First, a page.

Director Marc Webb does a sterling job juggling so many competing storylines and while it makes a better fist of handling several villains and competing storylines than the much maligned “Spider-Man 3”, I still felt that DeHaan’s malevolent turn as the Green Goblin wasn’t given sufficient screen time to really develop into the menacing figure he needs to be. Instead, he ends up being more of an afterthought to Foxx’s Electro, even though the Goblin is responsible for the most profoundly game changing incident of the whole film. Although the first film was criticised for omitting Uncle Ben’s crucial line of dialogue (with great power comes great responsibility), Webb opts to use visions of Denis Leary’s deceased Captain George Stacey, making him the personification of the motto. It’s still not vocalised on screen, but the principle is felt much more clearly throughout this film than its predecessor. Unfortunately, there’s also an element of not knowing when to end the movie and the last sequence feels like it would have been better as the opening to “The Amazing Spider-Man 3” than tacked on to provide a more upbeat ending.
My continuing feeling with Marc Webb’s take on our friendly neighbourhood webslinger is one of frustration at the unrealised potential. In virtually every aspect, this second iteration of Spider-Man is superior to the Raimi trilogy (although I’d give the Aunt May prize to Rosemary Harris over Sally Field) but for some reason the improved individual ingredients don’t quite gel into the awesome Spidey movie they could so easily be. It may be down to some of the storytelling choices and increasingly interference by the studio itself. The decision to put Oscorp at the heart of everything and make it the source of Spider-Man and every villain (so far) shrinks the scope of Spider-Man’s on-screen world and diminishes Spidey’s uniqueness. I’m all for ret-conning and modernising origins where it adds to the story but simply cutting and pasting ‘Oscorp developed it while trying to cure Norman Osborn’ as everyone’s origin (including, it would appear, Venom) seems like lazy writing to me. There are a lot of Easter eggs and laying foundations for the future crammed into “The Amazing Spider-Man 2” and it suffers from “Iron Man 2” syndrome at times: it’s got its eye so firmly on the future of the franchise, it sometimes loses focus on the present. Much of this is down to Sony’s desire to grab some of that sweet, sweet “Avengers” cash by creating a cohesive cinematic universe. Sony’s only problem is that they only have one hero (maybe two) and although they have possibly Marvel’s best rogue’s gallery, they’ve already established they come from exactly the same place. Sony’s sudden ambitions for the franchise clearly had an impact on the production of this film, adding in hints and hooks for the future and once again requiring some judicious re-cutting of the picture (notably Shaileine Woodley’s axed scenes as Mary Jane Watson). Although I don’t often comment on film scores, I have to say Hans Zimmer’s work here is distinctly sub-par, coming off as intrusive and awkward rather than enhancing the action on screen. It seems we’re further away from an iconic Spider-Man movie theme than ever.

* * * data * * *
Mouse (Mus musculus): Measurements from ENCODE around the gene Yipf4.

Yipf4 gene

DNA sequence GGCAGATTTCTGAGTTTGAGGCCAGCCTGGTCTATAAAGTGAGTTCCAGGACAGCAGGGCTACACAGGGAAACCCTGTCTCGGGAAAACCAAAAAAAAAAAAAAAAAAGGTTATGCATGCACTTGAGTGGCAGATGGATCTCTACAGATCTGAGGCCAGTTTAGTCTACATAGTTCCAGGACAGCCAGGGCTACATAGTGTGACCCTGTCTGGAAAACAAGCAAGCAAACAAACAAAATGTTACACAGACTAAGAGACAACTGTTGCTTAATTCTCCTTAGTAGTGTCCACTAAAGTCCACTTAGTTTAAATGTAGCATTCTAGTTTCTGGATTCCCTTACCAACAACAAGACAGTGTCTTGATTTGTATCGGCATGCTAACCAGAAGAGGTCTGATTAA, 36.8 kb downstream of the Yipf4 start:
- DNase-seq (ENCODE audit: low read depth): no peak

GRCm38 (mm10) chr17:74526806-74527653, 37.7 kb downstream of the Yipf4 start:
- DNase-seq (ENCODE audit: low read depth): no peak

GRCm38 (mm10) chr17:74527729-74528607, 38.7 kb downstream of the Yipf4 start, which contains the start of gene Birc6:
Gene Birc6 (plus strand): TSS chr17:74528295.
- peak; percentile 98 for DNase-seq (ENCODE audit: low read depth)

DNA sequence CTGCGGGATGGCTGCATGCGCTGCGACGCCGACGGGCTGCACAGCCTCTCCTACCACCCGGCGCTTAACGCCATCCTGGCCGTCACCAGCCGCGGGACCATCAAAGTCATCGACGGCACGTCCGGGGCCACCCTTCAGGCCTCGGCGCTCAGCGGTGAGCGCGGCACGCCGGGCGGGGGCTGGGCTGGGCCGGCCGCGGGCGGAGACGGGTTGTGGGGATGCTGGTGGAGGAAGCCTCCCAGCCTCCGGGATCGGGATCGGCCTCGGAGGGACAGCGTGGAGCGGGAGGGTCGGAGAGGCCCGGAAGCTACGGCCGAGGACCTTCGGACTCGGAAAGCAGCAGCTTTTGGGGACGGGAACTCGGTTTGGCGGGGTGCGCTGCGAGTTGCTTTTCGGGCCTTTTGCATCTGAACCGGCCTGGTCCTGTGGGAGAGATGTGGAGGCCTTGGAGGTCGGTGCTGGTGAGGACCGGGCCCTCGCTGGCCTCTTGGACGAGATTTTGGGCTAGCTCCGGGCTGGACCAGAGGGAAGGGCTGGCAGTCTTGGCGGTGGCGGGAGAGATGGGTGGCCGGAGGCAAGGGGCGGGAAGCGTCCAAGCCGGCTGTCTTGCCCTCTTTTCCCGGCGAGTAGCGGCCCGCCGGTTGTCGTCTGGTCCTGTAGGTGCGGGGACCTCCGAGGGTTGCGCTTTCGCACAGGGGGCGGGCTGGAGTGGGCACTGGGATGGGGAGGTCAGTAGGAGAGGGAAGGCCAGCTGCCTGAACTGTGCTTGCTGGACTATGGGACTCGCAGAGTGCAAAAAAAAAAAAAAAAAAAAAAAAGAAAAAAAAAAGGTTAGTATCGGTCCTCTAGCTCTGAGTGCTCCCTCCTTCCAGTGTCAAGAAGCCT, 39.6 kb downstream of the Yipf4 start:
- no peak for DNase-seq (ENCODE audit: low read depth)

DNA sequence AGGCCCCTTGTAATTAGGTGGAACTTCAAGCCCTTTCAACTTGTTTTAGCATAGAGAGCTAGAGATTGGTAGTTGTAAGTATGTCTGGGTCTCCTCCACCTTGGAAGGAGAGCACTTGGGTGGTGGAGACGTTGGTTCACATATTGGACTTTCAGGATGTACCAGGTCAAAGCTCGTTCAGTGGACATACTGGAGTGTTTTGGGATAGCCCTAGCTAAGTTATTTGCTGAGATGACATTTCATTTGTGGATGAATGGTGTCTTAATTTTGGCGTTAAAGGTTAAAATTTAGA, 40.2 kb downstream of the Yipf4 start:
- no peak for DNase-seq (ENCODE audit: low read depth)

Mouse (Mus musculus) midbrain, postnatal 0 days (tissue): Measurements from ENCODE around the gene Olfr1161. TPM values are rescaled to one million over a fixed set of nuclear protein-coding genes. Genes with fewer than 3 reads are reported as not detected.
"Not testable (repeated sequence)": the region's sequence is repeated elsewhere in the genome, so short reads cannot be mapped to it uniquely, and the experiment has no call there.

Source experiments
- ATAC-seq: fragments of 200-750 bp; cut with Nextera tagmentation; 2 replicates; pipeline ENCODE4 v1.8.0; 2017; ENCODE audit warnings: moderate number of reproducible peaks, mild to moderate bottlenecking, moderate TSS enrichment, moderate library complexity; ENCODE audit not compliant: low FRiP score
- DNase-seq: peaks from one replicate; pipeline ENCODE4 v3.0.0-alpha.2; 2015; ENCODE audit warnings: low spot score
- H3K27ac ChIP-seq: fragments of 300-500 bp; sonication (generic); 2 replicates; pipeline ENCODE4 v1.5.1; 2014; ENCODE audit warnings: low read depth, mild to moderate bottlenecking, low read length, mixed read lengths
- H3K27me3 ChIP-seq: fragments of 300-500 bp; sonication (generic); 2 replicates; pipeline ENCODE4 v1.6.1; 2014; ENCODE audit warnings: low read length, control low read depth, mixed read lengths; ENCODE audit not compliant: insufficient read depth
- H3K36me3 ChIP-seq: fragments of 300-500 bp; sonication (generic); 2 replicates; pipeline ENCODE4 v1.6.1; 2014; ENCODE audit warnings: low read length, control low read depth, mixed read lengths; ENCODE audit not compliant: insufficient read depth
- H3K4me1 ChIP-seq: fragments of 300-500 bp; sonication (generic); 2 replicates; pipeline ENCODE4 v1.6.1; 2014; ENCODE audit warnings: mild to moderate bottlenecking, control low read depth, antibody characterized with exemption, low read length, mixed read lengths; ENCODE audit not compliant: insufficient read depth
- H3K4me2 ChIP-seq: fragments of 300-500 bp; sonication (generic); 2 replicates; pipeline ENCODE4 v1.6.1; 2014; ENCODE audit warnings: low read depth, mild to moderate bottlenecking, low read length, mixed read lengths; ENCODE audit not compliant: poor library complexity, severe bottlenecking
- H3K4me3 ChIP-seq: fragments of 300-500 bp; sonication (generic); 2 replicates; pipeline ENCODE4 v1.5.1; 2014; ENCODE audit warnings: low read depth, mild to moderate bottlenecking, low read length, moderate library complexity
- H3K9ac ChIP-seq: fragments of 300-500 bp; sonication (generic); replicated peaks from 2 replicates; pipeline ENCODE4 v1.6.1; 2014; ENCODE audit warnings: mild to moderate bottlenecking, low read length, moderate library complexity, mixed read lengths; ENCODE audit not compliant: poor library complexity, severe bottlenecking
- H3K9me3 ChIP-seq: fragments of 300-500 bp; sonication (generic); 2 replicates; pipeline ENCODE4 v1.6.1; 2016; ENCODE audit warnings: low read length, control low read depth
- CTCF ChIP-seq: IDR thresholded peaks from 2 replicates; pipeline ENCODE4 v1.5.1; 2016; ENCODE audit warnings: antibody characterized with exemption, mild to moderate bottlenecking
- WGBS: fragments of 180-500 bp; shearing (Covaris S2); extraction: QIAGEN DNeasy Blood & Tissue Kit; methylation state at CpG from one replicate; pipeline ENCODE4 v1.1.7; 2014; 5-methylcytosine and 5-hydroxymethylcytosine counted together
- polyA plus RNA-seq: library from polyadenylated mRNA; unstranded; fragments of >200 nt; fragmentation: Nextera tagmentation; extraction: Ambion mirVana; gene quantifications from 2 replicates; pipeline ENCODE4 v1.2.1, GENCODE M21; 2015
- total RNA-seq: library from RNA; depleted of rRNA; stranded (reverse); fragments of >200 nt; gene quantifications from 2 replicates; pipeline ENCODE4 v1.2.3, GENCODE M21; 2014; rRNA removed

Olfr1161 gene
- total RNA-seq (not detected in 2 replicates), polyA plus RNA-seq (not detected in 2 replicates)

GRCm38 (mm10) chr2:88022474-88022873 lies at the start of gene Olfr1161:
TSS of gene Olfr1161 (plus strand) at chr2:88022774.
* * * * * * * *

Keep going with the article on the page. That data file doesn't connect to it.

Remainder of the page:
You might want to stay in your seat once the credits roll because there’s an audience baffling mid-credits teaser for Fox’s forthcoming “X-Men: Days Of Future Past”, the result of an agreement by Fox to release Webb to direct this film and unfortunately not a teaser of an X-Men/ Spider-Man crossover.
Grumbles and frustrations aside, I can’t let them overshadow all the things that do work well in this second outing. Spider-Man has never looked better on screen, the two leads are superb in their roles and when the movie remembers it’s a Spider-Man movie, it’s fantastic. The action set pieces are sensational – exciting and kinetic without becoming a muddled blur, even in 3D. Falling short of Spectacular, this follow up to “The Amazing Spider-Man” is nevertheless Superior entertainment but I’m still waiting for this terrific creative team to deliver the Ultimate Spider-Man film.